The lobby has the presidential seal in marble.

The Bush legacy is subtly represented in the lobby, with the subject of the library being in the foreground.

In one room, the signatures of various U.S. presidents are on display. It was interesting to note that only Ronald Reagan's had a slant to the left, signifying creativity over organization (although there are other graphology theories relating to a left slant).

The museum exhibit begins with a bust of George Herbert Walker Bush, the 41st President of the United States. Bush is described here as many things, ranging from a son to a president to a citizen.

This was Bush's seat while serving as president.

Bush's father, Prescott, served in the U.S. Senate. He represented the state of Connecticut from 1953 to 1963. His son George would be born in Milton, Massachusetts, on June 12, 1924.

The former president always seemed to be a humble man, which is why it seem poignant to me that his family would get the first billing in his library.

Each one of Bush's children have photos on display.

One photo of the larger clan, taken in Kennebunkport, ME in 2000, is also hung up.

The area of the museum seemed so warm and friendly, with a very interesting design. Right off the bat, I knew this was one of the better presidential libraries.

George H.W. Bush served in the U.S. Navy as a bomber pilot in World War II -- signing up on his 18th birthday -- and was shot down by Japanese forces at one point (due to his actions in completing his mission despite difficult odds, he was given the Distinguished Flying Cross). Here is the identification card he was given as an Ensign. At the Davenport, IA air show, I would see the kind of plane Bush piloted. Bush would fly in 58 combat missions during the war.

Bush would marry Barbara Pierce on January 6, 1945 while still in the Navy. They would wed at First Presbyterian Church in Rye, NY.

After the war, Bush would attend Yale University. He would serve as captain of the baseball and soccer teams, become president of his chapter of the Delta Kappa Epsilon fraternity, and join Phi Beta Kappa, the national honors society. While captain of his baseball team, he would meet the great Babe Ruth and play in the first College World Series.

After graduating college, Bush would drive to Texas and try to become an entrepreneur in the oil business.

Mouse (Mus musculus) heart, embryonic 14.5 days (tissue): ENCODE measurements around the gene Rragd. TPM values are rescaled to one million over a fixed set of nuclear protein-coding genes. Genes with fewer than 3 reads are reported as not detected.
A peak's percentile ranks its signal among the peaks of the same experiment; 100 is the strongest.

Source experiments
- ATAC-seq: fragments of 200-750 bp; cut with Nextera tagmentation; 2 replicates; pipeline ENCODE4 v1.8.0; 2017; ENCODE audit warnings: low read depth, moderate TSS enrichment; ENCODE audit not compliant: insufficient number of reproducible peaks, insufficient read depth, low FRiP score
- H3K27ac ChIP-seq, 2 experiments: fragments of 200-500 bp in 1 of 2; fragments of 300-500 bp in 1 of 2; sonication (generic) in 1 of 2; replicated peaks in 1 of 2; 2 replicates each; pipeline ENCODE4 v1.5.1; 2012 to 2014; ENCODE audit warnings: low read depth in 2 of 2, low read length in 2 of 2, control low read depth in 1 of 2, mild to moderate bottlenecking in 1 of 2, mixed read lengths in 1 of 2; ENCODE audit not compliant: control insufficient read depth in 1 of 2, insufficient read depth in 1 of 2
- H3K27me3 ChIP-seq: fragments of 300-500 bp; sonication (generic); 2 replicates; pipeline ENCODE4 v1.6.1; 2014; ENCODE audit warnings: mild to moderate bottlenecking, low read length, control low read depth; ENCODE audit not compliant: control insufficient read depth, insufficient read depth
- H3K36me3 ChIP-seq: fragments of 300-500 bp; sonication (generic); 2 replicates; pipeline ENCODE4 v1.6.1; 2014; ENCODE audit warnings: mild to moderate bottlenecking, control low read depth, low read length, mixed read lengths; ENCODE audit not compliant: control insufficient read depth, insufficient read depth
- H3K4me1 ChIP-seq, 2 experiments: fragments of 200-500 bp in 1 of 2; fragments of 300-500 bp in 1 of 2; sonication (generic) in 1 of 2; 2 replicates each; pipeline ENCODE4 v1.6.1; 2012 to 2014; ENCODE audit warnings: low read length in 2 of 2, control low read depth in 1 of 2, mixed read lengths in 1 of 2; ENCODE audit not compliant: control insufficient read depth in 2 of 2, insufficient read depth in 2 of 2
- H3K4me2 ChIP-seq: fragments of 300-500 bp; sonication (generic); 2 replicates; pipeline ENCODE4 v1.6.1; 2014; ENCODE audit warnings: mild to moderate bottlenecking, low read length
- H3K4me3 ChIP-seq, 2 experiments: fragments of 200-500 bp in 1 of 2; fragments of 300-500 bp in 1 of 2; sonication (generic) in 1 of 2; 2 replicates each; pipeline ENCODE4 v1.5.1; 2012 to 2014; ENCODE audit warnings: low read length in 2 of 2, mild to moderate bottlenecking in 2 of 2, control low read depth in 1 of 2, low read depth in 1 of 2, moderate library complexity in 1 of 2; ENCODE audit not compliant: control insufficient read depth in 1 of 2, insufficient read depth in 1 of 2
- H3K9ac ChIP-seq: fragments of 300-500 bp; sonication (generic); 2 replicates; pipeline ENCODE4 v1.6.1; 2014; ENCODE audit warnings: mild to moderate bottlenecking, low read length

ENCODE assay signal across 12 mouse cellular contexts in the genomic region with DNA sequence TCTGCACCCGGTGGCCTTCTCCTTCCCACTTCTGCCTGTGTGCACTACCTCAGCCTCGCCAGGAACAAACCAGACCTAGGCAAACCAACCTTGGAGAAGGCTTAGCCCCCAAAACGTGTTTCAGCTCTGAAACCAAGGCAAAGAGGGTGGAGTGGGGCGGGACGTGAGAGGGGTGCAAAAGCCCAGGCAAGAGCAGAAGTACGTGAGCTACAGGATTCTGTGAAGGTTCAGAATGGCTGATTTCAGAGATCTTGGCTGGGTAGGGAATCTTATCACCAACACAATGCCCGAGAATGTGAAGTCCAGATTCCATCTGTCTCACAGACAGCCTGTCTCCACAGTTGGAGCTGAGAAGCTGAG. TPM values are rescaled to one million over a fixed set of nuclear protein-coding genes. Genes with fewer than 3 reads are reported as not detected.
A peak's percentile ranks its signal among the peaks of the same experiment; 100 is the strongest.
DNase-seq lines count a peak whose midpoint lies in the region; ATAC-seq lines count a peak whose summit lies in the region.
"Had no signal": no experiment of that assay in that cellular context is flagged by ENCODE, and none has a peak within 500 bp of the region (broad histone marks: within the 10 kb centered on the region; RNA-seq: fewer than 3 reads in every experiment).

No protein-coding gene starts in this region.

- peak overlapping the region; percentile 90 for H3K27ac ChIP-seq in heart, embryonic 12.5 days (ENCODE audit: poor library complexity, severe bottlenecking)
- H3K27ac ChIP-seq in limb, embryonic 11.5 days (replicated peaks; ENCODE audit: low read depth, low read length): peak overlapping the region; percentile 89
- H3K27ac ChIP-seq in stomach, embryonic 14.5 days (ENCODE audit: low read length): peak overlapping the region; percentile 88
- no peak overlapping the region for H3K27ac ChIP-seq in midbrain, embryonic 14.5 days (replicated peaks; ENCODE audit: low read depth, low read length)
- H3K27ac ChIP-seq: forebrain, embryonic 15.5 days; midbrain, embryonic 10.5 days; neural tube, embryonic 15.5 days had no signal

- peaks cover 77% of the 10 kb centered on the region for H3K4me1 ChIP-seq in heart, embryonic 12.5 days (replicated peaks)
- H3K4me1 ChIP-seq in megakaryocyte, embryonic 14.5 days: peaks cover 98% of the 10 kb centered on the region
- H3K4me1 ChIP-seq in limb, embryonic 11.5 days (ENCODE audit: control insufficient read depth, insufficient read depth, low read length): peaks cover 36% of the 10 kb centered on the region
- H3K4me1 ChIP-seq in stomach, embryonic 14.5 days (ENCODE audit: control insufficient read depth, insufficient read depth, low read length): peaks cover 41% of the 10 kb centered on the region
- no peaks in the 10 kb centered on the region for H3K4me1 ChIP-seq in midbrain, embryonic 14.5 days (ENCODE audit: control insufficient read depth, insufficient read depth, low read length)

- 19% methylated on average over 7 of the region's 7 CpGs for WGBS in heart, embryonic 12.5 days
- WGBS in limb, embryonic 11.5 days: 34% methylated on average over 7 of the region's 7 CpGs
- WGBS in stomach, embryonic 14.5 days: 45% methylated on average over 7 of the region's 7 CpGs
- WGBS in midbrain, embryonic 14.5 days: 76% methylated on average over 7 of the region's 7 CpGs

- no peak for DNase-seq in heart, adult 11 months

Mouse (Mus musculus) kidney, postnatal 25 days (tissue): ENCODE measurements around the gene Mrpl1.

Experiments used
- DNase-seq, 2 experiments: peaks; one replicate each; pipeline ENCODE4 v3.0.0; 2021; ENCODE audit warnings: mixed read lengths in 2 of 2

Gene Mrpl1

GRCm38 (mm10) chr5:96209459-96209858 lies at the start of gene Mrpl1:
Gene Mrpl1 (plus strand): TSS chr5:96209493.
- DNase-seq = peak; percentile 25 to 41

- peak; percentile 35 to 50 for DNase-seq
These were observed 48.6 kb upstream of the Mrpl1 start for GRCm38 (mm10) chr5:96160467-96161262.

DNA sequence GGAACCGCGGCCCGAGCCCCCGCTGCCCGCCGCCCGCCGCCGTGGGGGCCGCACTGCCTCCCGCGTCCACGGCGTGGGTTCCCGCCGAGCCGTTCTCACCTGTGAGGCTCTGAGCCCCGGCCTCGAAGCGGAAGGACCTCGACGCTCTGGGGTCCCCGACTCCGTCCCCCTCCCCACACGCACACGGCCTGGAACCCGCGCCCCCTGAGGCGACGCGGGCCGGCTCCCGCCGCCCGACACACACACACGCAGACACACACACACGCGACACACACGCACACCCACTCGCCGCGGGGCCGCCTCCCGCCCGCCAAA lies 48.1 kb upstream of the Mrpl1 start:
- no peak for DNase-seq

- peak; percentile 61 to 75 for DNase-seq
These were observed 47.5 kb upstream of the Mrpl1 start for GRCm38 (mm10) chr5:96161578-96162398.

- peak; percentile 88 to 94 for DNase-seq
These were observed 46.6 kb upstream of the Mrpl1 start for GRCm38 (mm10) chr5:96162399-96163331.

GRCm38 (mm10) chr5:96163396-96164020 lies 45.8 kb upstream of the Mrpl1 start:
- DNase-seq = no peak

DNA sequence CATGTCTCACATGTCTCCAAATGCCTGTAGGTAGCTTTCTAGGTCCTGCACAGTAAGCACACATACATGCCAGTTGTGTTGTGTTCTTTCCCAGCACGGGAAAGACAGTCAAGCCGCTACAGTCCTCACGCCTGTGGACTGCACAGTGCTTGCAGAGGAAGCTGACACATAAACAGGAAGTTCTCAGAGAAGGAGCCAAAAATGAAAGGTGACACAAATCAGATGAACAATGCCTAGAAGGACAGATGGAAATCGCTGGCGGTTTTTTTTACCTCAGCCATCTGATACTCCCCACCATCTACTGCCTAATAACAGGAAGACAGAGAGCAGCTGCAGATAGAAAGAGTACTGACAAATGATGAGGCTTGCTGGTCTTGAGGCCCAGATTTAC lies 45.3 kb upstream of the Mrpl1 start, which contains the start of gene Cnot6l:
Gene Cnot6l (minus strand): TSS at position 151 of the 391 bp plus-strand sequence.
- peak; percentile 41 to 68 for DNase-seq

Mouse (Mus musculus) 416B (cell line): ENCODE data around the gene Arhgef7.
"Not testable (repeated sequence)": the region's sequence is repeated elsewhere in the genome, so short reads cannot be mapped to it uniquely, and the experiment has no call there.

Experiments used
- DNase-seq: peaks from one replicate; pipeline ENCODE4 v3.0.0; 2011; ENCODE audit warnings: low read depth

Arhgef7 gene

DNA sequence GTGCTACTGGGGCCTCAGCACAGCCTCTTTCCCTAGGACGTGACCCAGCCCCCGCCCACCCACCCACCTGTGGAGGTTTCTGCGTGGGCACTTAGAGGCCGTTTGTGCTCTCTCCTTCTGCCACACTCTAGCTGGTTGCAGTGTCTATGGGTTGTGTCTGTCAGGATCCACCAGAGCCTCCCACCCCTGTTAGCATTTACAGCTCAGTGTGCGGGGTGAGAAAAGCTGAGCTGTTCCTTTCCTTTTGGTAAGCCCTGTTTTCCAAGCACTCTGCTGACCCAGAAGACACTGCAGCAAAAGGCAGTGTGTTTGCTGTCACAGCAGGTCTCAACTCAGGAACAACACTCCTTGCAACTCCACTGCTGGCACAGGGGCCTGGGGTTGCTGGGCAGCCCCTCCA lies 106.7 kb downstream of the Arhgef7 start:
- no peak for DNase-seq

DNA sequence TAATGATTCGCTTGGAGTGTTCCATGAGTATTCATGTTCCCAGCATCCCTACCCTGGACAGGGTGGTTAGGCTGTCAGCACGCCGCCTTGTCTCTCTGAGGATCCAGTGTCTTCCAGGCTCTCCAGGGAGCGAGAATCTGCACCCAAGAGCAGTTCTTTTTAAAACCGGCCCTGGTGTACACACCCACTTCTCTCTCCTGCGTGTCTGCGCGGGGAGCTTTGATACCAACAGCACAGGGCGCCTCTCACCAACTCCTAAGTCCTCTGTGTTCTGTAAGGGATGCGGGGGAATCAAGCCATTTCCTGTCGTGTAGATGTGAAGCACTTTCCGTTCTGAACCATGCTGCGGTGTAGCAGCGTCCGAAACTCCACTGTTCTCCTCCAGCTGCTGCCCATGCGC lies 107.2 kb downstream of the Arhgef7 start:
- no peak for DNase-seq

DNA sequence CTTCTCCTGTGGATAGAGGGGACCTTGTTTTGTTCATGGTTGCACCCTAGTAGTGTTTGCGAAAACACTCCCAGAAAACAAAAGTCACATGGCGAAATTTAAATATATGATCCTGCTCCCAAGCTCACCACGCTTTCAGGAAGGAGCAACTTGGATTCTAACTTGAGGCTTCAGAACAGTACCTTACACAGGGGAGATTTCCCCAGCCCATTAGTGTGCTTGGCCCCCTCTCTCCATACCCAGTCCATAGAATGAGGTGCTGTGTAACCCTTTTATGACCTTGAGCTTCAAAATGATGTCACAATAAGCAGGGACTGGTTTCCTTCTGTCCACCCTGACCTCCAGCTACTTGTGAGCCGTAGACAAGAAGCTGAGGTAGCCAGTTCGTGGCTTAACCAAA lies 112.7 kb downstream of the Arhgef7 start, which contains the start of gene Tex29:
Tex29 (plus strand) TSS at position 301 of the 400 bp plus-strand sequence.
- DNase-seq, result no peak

He would find himself in West Texas, living in Midland, TX where I once ate a really fantastic meal. It's also near the second largest meteor crater in America, located in Odessa, TX (lately, my life has been one big circle). He and others would create Zapata Oil which would have some moderate success.

In the coming years, the Bush family would grow. George and Barbara would have six children: George W. (the future president), Pauline Robinson ("Robin", who would die of leukemia at four years old), John (Jeb, who would become governor of Florida), Neil, Marvin, and Dorothy Walker.

As a successful businessman, Bush would be asked to run the then non-existent local Republican party. In 1964, Bush ran for the U.S. Senate and lost in what was a heavily Democratic state in a year that GOP candidate Barry Goldwater was demolished by Lyndon Johnson.

Bush elected in 1966 and 1968 to the House of Representatives from the 7th District of Texas, serving on the important House Ways and Means committee. In 1970, future Secretary of State James A. Baker would manage Bush's second campaign for the United States Senate, in which he would lose to Democrat (and future Vice Presidential candidate against him) Lloyd Bentsen.

In 1971, President Nixon would appoint Bush to be the Ambassador to the United Nations, a cabinet-level post.

In this role, Bush would develop the skills and experience that would make him a strong advocate for American interests overseas. He'd also get some good use out of his passport.

After Nixon was re-elected, Bush was asked to chair the Republican National Committee. It would turn out to be a very tough assignment for the future President, as Nixon would resign in disgrace over the Watergate affair.

The new President Ford considered Bush for the office of Vice President, but went with New York Governor Nelson Rockefeller instead. Bush would be asked to be Chief of the U.S. Liaison office to China.

Soon after, on November 1, 1975, President Ford asked Bush to become the director of Central Intelligence.

His briefcase, which held the greatest secrets our country had at the time, is on display.

There, he would earn the National Intelligence Distinguished Service medal. Despite his honors, however, politics would ensure that Bush would not hold the post for very long.

Then Republican President Ford would struggle hard against Democrat Jimmy Carter for re-election, but would lose much of the East and all of the South in an unsuccessful bid. With a Democrat in office as president, Bush would go on to work in the private sector.

To many people's surprise, George H.W. Bush would announce his candidacy for President on May 1st, 1979 (my father's birthday). Bush would do much better than most people expected (and as the museum failed to note, at this time he coined the phrase "voodoo economics" that would plague President Reagan during his tenure). Bush would achieve an upset victory in Iowa, but it would be Reagan's year.

His campaign caught Reagan's attention, and leading up to the Republican convention he would call then Ambassador Bush and say:
"Hello George, this is Ron Reagan. I'd like to go over to the convention and announce that you're my choice for vice president...if that's alright with you."
The life of George H.W. Bush would never be the same.